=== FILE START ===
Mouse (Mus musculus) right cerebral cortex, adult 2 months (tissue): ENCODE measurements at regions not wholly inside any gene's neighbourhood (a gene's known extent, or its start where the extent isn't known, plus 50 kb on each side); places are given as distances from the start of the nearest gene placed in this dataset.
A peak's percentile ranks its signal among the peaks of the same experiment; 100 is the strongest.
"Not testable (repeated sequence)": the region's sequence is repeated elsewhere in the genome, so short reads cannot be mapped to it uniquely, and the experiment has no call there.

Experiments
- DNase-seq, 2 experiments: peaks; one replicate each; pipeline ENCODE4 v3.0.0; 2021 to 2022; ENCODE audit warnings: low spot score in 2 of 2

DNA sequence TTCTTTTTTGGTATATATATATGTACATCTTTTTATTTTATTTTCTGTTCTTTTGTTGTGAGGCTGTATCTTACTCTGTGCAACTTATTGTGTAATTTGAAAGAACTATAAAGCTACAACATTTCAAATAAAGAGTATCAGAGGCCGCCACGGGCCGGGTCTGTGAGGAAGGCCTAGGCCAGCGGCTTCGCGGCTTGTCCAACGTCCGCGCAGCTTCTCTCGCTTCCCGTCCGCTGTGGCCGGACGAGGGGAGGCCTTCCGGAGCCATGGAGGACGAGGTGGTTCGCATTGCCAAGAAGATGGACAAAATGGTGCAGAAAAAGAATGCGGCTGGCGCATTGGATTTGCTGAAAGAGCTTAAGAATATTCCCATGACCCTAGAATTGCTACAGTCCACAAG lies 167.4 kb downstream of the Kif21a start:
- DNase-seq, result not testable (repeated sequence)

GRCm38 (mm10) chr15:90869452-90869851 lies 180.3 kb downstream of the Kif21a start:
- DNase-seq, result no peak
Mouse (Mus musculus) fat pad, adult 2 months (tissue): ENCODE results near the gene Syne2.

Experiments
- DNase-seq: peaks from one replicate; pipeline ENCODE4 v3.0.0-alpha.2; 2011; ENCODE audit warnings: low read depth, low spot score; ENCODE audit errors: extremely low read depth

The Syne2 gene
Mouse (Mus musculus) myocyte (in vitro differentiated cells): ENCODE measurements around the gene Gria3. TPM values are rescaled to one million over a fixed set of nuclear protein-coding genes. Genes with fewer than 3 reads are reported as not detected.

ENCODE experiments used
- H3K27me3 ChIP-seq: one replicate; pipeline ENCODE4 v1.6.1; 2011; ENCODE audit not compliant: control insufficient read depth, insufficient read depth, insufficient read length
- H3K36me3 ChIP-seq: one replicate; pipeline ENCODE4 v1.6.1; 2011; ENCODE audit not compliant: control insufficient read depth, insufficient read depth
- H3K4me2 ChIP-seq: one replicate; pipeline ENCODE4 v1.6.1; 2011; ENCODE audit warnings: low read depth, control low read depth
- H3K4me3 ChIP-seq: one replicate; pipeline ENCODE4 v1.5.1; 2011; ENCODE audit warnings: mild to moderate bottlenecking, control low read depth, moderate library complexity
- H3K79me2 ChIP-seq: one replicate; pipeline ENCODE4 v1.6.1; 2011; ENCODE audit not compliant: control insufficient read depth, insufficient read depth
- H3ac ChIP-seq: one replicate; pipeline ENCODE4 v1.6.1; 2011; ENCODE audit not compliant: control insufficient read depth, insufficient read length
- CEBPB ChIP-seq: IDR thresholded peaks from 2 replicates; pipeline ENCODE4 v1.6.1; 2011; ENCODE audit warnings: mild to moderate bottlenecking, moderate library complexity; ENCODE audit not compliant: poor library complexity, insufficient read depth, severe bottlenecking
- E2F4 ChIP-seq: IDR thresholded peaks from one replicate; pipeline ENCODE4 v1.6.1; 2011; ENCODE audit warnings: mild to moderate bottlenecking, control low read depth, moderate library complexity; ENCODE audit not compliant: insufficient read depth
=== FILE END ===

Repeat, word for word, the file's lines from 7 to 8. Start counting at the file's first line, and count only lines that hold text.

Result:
- DNase-seq, result not testable (repeated sequence)

GRCm38 (mm10) chr15:90869452-90869851 lies 180.3 kb downstream of the Kif21a start: